Of the Red, the Light, and the Ayakashi, Vol. 1

By nanao and HaccaWorks*. Released in Japan by Media Factory, serialization ongoing in the magazine Comic Gene. Released in North America by Yen Press.

I’ve spoken before about how it can sometimes be difficult to review a new volume of a shoujo romance whose basic premise is ‘girl in high school likes guy, feelings ensue’, as there’s just so many of those out in North America. I am very happy to say that I’m starting to feel that way about the influx of yokai manga over here as well. We have all different types of yokai titles over here, including those for kids, for young adults, for men, for women. After a year that saw the loss of Shigeru Mizuki, it’s heartwarming to see his legacy, and that of Japan’s folklore, carry on. And so we have this new series, which is actually based off of a visual novel, and brings together the yokai genre with mystery, horror, and a bit of not-quite-BL – exactly what a shoujo reader would enjoy.

ayakashi1

Our hero is Yue, a name that longtime readers of manga will know always seems to be connected to the supernatural in some way. (I believe in Chinese it means moon.) He’s a yokai, and seems to be very important, but is unfamiliar with much of the world beyond the temple area in which he lives. So he and his friend/familiar descend the mountain to attend a festival, and run into two contrasting humans, one quiet and serious, the other angry and a bit over the top. As the series goes on, and he gets permission to visit his new wannabe friends, though, we discover the village where this is taking place is slightly off to begin with, and that there’s more going on here than meets the eye.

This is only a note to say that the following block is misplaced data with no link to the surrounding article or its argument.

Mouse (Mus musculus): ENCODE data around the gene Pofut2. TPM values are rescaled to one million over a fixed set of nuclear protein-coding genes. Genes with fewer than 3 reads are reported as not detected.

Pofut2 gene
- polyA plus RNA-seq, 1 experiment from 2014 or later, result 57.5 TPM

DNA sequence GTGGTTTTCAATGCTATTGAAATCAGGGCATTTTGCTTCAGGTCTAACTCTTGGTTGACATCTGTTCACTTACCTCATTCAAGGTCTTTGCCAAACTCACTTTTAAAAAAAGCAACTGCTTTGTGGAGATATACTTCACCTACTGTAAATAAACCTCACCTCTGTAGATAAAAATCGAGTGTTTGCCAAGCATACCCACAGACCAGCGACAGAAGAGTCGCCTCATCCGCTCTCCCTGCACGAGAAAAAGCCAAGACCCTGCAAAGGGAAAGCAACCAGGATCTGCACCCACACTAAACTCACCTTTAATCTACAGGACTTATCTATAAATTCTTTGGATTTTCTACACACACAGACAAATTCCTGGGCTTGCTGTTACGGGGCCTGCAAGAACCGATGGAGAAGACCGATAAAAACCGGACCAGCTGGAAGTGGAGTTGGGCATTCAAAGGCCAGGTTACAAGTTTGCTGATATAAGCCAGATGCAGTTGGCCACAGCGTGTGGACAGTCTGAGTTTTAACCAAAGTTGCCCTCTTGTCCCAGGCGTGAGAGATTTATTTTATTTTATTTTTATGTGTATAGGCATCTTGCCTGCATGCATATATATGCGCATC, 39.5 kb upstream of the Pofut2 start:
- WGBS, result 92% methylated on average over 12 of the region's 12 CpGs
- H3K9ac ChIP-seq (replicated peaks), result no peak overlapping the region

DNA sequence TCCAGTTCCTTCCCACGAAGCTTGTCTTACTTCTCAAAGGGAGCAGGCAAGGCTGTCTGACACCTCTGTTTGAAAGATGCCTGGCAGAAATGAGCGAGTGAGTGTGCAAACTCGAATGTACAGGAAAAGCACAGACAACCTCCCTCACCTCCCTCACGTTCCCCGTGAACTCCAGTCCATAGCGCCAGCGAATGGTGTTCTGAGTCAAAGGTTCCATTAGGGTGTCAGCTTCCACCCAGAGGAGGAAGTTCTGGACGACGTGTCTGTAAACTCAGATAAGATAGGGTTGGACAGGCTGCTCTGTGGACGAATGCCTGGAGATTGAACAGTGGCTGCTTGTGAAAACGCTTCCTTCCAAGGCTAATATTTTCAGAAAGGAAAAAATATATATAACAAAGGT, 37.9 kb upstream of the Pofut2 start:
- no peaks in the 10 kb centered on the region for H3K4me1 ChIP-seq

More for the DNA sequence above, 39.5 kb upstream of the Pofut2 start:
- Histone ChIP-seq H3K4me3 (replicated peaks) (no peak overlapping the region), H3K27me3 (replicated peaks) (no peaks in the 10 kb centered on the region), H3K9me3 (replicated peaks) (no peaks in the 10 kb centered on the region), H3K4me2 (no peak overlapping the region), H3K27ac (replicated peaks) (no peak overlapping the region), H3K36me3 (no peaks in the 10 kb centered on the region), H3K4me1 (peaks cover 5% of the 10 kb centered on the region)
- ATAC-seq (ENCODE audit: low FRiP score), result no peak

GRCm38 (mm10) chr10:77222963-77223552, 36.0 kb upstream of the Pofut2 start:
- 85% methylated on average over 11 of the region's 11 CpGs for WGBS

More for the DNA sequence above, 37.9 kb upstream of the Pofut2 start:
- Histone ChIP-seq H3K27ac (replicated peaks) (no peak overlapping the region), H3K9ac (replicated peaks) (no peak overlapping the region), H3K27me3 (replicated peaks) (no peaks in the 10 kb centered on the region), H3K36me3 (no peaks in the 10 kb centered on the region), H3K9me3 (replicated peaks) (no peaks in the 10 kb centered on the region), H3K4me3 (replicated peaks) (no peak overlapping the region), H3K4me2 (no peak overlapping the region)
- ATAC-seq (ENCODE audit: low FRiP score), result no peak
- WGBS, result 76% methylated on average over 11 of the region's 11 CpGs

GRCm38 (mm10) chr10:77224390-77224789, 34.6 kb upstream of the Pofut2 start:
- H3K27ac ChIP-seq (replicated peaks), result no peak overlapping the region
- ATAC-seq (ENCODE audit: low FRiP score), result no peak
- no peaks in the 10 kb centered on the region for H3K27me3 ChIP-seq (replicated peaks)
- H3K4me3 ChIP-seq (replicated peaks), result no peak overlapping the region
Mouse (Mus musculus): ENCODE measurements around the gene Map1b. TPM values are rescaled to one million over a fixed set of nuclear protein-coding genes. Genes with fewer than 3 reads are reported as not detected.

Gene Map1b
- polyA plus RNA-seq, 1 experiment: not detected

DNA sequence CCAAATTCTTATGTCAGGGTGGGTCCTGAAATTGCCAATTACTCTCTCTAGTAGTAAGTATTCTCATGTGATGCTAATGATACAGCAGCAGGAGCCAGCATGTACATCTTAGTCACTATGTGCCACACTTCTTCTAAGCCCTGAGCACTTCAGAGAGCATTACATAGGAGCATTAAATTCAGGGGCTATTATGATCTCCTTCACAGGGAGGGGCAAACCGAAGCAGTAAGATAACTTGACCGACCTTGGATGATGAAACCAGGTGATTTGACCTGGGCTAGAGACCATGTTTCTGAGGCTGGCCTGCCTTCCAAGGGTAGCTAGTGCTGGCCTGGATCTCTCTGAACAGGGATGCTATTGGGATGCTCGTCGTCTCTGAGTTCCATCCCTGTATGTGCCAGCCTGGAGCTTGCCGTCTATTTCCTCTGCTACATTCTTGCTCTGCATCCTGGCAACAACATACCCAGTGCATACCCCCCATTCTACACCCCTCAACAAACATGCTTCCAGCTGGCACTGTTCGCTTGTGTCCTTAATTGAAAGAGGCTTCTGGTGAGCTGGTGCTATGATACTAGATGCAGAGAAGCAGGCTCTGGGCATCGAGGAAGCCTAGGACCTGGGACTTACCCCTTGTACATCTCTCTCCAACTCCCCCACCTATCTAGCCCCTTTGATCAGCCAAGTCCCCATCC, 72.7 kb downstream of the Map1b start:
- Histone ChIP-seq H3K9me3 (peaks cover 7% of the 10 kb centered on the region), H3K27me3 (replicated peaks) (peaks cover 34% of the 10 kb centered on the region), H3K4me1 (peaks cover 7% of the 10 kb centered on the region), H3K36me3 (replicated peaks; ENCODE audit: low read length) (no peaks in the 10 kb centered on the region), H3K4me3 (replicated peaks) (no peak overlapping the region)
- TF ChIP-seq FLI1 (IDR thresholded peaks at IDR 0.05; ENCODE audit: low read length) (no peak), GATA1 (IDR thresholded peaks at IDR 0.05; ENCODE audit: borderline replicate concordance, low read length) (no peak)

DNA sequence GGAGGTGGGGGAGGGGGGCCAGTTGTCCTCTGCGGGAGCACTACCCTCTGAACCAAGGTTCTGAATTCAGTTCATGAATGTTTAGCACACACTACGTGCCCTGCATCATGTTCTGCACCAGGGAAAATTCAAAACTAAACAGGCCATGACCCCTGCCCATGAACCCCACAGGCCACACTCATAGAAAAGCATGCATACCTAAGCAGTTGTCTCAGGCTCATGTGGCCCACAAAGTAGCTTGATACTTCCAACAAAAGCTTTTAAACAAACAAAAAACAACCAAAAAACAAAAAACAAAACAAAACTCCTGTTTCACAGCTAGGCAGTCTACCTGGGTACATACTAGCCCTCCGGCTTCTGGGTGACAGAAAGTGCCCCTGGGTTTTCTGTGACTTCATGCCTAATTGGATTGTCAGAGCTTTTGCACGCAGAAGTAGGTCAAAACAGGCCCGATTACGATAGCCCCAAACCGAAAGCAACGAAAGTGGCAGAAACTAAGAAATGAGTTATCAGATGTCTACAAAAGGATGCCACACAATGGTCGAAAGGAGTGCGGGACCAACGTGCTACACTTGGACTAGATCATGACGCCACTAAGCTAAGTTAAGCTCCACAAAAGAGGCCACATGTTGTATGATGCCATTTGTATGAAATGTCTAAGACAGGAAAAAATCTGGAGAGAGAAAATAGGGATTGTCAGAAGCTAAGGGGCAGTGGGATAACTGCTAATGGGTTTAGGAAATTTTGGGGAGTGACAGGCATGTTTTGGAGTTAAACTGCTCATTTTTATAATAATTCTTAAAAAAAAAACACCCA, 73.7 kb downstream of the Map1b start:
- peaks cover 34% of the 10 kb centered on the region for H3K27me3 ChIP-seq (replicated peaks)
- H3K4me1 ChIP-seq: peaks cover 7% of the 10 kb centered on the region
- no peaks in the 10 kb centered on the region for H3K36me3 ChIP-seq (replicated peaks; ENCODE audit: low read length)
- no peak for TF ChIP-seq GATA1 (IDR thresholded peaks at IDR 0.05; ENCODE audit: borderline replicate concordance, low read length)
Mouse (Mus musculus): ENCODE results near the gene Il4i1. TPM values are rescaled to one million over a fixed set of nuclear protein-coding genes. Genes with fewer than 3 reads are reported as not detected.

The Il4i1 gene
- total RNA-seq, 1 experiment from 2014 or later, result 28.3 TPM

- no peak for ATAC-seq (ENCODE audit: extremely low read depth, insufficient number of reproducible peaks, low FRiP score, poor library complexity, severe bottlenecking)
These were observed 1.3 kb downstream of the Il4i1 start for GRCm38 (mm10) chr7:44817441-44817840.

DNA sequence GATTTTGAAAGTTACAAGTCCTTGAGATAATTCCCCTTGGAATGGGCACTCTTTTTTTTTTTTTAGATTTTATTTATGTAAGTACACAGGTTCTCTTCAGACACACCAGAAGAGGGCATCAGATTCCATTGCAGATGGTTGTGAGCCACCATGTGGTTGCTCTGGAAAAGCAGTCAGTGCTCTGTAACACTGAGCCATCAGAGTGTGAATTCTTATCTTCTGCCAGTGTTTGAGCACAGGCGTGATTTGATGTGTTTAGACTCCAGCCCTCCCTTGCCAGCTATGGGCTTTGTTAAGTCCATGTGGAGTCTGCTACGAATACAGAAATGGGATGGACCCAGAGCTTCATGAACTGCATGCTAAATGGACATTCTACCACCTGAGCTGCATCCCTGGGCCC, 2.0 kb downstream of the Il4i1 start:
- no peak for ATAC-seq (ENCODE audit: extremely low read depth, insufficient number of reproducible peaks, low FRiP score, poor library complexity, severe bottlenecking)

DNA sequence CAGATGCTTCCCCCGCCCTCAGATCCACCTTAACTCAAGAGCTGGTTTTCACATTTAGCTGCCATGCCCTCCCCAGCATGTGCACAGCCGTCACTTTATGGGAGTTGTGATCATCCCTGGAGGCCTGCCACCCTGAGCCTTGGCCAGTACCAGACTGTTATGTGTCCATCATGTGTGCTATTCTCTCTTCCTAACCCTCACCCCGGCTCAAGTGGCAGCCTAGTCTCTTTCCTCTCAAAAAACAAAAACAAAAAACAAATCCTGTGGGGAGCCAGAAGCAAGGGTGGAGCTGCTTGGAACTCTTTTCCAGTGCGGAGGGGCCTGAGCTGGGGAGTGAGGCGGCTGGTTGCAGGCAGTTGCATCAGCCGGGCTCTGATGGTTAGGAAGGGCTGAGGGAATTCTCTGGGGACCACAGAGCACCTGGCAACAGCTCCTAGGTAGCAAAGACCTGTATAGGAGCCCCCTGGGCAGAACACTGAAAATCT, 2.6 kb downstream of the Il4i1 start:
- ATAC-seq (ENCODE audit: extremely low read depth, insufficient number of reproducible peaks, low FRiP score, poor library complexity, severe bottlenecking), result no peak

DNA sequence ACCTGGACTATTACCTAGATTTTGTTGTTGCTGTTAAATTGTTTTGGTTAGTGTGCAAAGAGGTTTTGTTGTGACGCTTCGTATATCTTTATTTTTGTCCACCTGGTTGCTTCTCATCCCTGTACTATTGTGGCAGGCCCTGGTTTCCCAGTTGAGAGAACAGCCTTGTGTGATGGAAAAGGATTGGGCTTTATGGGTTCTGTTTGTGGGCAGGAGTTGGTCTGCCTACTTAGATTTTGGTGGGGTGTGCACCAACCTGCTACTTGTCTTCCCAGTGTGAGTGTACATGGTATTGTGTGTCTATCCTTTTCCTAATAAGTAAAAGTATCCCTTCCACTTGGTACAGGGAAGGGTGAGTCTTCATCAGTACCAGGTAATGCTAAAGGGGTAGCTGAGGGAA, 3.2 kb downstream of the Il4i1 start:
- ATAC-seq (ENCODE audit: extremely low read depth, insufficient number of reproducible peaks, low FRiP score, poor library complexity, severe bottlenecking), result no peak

This series is an excellent example of what you want in a first volume. It gives you enough backstory and characterization to satisfy while making you want to read more to see what happens. Yue is sweet and naive without seeming foolish, and Tsubaki is reserved but shows a genuine love of family. As for Akiyoshi, he provides some of the series’ few laughs with his stalker-ish ways, but also gets to carry the bulk of the exposition, as he knows about the yokai without being part of them. Honestly, the three leads make a good team.

As for the horror and mystery, well, it would appear the danger is not just of having your life taken, as if a typical vampire manga, but having your very existence removed from the world. An old kindly elementary school principal vanishes one day, and those connected to the school deny he was ever there – or that they even had a principal. It gives an extra frisson of creepy to the whole deal. For more old-fashioned horror, there’s also the standard scary black ghosts that try to eat you, which also pop up a lot in these sorts of manga. Basically, AkaAka (its fan nickname) may not tread all that much original ground, but it hits all the right notes and really makes you want to read on. A definite good read, despite a double bad sign of both a name all in lowercase *and* a name with a special character in the authors.

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